A new precedent for mixed-use educational development in Toronto
Located in midtown Toronto, North Toronto Collegiate Institute (NTCI) was one of the city’s oldest and most prominent heritage school buildings. By the mid 1990’s it became evident that the building was no longer economically sustainable. It had become impossible to redress its serious physical shortcomings and the school could not meet programmatic and technological challenges without a complete overhaul. The Toronto District School Board embarked on a new model, engaging the school, alumni and neighbourhood community in a consultative process to create a state-of-the-art green replacement school honouring the old school’s physical and cultural assets.
To do this, the Board sought to leverage the small, 5-acre site’s economic potential through an RFP developer process. The result is an integrated residential and school / community hub that provides tangible civic benefits to the neighbourhood. These include a new public realm of landscaped walkways, seating, landscaping, lighting, public art and a full-size artificial field to replace the existing undersized grass field. A series of civic spaces within the school – theatre, lobby, speciality classrooms and heritage courtyard – are located at grade to allow for public access and use.
A strong heritage preservation strategy was central to the school’s design concept and to gaining public approval of the redevelopment. Key historical components were preserved and reinstalled in the school’s central courtyard, allowing the new school to metaphorically ‘wrap’ the embedded original one. The 4 ½ storey, 156,000 sq ft school is architecturally integrated with the two condominium towers, with 500,000 sq ft of residential space, that straddle and adjoin it, through the use of a consistent colour and material palette of brick, zinc, precast panels, curtain wall glass and spandrels.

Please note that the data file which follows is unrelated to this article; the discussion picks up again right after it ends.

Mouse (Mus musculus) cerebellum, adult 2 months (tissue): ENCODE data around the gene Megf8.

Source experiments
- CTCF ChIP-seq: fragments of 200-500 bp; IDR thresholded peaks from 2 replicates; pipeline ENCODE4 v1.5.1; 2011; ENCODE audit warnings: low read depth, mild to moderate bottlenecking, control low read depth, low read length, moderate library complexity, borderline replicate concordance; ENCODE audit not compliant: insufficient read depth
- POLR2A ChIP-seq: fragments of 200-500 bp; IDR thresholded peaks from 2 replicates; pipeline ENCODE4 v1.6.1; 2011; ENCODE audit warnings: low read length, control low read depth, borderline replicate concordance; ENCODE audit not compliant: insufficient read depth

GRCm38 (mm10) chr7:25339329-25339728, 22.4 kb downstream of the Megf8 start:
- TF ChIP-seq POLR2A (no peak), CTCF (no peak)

A continuous building arcade, stepped amphitheatre and glazed school ‘porch’ create an inviting, human-scaled public realm for pedestrians. The school and two towers each have their own distinct identity and entrances, but combined form a unified and coherent urban composition. Through an integrated design process involving extensive community participation, the school and residential buildings have achieved LEED Gold Certification and set a precedent for similar mixed use development in Toronto.